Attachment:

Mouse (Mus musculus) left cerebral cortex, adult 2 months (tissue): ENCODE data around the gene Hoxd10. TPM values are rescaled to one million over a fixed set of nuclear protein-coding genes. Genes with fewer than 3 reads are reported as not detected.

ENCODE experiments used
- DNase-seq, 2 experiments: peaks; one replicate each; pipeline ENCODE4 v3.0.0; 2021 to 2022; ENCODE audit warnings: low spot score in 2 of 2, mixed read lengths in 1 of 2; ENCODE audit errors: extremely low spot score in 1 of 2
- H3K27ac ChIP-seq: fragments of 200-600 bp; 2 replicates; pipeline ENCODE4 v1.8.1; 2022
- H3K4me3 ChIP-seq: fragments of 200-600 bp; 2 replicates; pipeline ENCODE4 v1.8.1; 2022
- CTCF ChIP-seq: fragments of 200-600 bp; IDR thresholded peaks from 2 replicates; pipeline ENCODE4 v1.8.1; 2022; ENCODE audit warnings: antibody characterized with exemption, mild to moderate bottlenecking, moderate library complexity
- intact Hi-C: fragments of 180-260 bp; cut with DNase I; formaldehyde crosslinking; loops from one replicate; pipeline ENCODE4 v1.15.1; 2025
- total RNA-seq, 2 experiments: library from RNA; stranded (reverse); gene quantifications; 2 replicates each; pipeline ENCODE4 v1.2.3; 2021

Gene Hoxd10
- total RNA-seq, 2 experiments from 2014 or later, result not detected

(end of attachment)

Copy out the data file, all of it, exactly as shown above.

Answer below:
Mouse (Mus musculus) left cerebral cortex, adult 2 months (tissue): ENCODE data around the gene Hoxd10. TPM values are rescaled to one million over a fixed set of nuclear protein-coding genes. Genes with fewer than 3 reads are reported as not detected.

ENCODE experiments used
- DNase-seq, 2 experiments: peaks; one replicate each; pipeline ENCODE4 v3.0.0; 2021 to 2022; ENCODE audit warnings: low spot score in 2 of 2, mixed read lengths in 1 of 2; ENCODE audit errors: extremely low spot score in 1 of 2
- H3K27ac ChIP-seq: fragments of 200-600 bp; 2 replicates; pipeline ENCODE4 v1.8.1; 2022
- H3K4me3 ChIP-seq: fragments of 200-600 bp; 2 replicates; pipeline ENCODE4 v1.8.1; 2022
- CTCF ChIP-seq: fragments of 200-600 bp; IDR thresholded peaks from 2 replicates; pipeline ENCODE4 v1.8.1; 2022; ENCODE audit warnings: antibody characterized with exemption, mild to moderate bottlenecking, moderate library complexity
- intact Hi-C: fragments of 180-260 bp; cut with DNase I; formaldehyde crosslinking; loops from one replicate; pipeline ENCODE4 v1.15.1; 2025
- total RNA-seq, 2 experiments: library from RNA; stranded (reverse); gene quantifications; 2 replicates each; pipeline ENCODE4 v1.2.3; 2021

Gene Hoxd10
- total RNA-seq, 2 experiments from 2014 or later, result not detected